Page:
(While I was in the middle of writing this & thinking the whole thing over, Alex has done a follow-up covering some similar territory, including a variety of other contexts in which bi people use, or don’t argue against, the words “gay” or “lesbian”. I recommend it!)
A quote I’m remembering:
I met more and more lesbian women and gay men who, in private conversation, talked about relationships, self-concepts, and plain old lust that didn’t match up with the exclusively lesbian or gay identity most of us publicly presented. Some people spoke of former boyfriends or girlfriends they had loved before they came out, or members of the opposite sex on whom they had crushes. Several gay male friends have talked to me about becoming upset when they were attracted to a woman, after having been exclusively attracted to men. And I am not the only butch woman who has been startled to realize the hot thing in the rugby shirt and short haircut isn’t a dyke after all, but a cute boy.
As a telephone crisis counselor, I heard a great deal of pain and grief from people who felt they didn’t fit the standards of what a lesbian woman or gay man was supposed to be.
– Robin Sweeney, Too Butch to Be Bi, in the anthology Bisexual Politics: Theories, Queries & Visions, 1995.
I see people seizing upon Tom D’s two-syllable utterance, “picking it up and running with it” beyond what he actually said on that occasion.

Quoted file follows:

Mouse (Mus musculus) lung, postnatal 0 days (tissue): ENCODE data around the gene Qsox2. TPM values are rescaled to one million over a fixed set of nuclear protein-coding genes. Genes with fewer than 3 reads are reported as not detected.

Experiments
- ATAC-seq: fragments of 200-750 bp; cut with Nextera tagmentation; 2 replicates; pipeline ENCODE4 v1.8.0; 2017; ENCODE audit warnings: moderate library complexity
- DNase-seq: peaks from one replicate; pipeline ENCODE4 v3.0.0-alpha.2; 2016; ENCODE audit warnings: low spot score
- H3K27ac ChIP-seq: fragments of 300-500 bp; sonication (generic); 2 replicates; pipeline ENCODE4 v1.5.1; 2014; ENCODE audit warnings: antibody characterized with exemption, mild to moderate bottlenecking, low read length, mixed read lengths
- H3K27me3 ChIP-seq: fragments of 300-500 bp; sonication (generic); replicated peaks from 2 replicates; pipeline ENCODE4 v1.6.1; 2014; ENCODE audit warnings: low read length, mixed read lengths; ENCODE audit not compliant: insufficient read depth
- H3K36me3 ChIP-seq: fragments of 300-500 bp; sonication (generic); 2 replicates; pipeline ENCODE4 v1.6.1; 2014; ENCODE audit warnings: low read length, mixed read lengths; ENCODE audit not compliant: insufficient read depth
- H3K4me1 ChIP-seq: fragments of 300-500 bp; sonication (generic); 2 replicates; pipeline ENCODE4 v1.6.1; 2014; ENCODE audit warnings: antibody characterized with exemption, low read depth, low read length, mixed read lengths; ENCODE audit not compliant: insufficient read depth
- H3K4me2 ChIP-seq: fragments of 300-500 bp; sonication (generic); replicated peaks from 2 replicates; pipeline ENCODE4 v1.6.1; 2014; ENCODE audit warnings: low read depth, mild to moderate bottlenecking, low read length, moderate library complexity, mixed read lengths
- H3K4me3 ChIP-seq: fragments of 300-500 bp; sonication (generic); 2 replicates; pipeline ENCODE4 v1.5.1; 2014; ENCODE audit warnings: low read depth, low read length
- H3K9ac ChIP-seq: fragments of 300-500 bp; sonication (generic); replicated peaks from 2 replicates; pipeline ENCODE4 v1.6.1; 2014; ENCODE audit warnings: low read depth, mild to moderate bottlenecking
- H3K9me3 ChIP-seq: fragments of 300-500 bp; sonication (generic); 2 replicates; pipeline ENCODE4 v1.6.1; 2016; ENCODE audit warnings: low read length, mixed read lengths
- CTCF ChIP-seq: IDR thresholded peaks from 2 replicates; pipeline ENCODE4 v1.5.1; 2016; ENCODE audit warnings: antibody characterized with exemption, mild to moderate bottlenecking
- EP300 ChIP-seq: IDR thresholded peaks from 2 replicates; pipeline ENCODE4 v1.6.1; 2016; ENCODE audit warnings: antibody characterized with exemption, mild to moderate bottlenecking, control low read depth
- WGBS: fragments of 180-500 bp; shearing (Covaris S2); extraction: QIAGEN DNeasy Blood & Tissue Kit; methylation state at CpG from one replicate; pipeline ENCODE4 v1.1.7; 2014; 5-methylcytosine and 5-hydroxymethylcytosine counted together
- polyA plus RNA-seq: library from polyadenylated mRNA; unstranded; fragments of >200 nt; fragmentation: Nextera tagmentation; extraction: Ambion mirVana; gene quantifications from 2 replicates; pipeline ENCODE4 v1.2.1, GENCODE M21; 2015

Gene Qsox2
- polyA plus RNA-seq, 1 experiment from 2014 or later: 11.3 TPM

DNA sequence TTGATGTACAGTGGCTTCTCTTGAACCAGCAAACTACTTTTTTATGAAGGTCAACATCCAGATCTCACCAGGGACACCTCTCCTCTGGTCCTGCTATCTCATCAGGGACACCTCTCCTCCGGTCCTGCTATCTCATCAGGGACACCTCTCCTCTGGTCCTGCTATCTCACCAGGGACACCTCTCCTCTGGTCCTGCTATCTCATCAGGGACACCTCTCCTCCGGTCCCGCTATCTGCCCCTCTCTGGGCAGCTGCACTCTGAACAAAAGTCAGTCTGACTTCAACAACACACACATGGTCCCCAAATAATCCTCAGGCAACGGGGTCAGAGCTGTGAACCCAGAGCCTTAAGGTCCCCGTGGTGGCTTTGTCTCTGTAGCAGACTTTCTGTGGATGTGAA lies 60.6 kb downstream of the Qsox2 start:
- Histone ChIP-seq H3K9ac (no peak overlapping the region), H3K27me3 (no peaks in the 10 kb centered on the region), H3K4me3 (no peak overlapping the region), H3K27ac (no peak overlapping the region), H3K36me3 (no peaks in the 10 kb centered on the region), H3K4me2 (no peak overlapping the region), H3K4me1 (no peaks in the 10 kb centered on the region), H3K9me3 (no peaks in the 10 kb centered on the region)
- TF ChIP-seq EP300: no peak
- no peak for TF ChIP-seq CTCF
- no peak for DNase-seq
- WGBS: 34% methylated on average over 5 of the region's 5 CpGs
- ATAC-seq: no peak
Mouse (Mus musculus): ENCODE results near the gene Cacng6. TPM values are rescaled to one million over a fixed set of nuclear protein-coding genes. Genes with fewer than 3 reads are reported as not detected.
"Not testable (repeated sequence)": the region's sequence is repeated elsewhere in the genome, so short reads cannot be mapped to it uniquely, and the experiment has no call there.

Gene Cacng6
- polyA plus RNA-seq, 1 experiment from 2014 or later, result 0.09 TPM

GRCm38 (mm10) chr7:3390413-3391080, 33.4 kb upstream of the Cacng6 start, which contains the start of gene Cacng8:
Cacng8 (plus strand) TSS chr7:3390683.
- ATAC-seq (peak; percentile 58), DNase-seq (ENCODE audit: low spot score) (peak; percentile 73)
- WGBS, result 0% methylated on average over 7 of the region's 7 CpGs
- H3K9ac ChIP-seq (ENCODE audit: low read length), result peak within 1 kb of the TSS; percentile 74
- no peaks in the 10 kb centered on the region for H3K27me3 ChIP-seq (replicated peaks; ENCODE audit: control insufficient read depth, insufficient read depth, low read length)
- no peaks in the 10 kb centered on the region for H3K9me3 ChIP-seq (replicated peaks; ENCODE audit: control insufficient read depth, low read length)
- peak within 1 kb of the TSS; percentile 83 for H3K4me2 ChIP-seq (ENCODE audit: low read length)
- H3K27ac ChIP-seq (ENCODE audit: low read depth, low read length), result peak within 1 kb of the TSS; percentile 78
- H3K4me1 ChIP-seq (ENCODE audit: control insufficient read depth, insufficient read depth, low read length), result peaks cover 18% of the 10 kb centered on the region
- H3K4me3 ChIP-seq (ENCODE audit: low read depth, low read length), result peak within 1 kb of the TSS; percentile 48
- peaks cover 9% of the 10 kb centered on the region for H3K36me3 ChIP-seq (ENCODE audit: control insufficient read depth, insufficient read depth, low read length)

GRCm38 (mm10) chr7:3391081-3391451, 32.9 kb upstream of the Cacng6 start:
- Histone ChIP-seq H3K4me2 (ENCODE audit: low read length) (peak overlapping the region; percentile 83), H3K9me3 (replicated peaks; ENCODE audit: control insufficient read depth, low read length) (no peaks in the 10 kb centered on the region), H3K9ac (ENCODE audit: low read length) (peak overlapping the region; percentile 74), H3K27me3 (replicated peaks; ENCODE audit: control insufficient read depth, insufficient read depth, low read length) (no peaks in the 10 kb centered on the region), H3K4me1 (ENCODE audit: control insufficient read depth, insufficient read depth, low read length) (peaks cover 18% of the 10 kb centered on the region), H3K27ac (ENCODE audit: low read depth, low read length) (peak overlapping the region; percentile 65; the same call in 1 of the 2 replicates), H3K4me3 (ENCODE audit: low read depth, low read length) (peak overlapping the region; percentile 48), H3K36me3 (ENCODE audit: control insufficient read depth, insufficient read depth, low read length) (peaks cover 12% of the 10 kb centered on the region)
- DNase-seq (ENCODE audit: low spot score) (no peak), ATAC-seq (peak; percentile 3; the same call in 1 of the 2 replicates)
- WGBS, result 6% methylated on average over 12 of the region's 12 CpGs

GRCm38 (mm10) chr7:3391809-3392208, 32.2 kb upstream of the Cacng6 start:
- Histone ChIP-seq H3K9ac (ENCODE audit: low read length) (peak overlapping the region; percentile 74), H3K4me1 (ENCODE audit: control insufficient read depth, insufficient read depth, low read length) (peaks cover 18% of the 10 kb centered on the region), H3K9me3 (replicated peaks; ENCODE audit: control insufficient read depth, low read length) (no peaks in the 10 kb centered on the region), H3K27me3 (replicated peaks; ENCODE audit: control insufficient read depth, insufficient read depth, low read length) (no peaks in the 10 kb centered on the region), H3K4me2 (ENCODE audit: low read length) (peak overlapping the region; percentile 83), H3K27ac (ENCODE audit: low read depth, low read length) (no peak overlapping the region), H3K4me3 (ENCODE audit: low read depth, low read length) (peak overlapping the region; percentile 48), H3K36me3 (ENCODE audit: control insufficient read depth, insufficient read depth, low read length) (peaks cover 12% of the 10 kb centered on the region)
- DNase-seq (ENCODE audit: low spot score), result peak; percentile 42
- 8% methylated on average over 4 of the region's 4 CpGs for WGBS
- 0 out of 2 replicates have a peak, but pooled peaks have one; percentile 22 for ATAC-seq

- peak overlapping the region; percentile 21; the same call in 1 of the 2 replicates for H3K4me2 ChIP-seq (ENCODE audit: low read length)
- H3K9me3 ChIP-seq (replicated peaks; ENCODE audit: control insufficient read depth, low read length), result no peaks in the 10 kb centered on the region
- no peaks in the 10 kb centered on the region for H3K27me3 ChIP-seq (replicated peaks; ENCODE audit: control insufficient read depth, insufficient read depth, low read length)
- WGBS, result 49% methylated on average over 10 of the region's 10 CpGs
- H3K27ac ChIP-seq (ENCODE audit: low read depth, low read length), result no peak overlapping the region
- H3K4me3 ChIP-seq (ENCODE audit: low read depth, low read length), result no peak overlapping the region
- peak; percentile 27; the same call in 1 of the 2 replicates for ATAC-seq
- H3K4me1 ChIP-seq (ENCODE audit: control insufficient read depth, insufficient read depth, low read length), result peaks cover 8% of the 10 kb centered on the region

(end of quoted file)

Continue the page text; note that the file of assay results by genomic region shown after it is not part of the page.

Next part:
I see an active flattening-away of the nuances of his own chosen words from December. (“Obviously when you shared from the heart about your feelings, what you really meant to say was GAY! GAY GAY GAY GAY GAY GAY GAY! There, fixed that for ya!“)
And I think of those other stories, from people I know and first-hand accounts I’ve read.
Why is it so important to some people to get him to have a label? Why must that label be gay and not bi? Why is that so delightful and satisfactory a theme to write up and share links about? Why not just let him have unpressured space to claim a label in his own good time, or stick with no label? What is this NEED which people are enacting on him?
It’s like “HA, WE SUCCESSFULLY PUSHED HIM INTO ONE OF THE BOXES WE FEEL MORE COMFORTABLE WITH!!! JOB DONE!!!”
Well, it’s not entirely a mystery.
All of this is part of a pattern, and the pattern has a name: bi erasure.
I have more to say about that… maybe another day… but for now I’ll only say that the cost of it is paid in different ways by many people.
Of course, Tom D has every right to say in future “Yes, I’ll have the label gay, I’m cool with that”, just as he still has every right to do the same with “bi”. Given what he said in his self-produced coming-out video, it seems to me he’s in emotional territory where either “gay” or “bi” could make sense to him, if he wanted a label. No-one else can say for him whether “bi” or “gay” or “queer” or some other word is most true to his feelings & political values, or if none of those labels really fits for him.
So I don’t see the story here as “Tom Daley comes out as gay”, despite all the hoo-ha to that effect.
In a sense, I don’t even think the story is about Tom himself.
What I see happening is: “Tom Daley is put under relentless, intrusive pressure to label himself as gay, regardless of his own narrative, in order to satisfy other people’s wants“.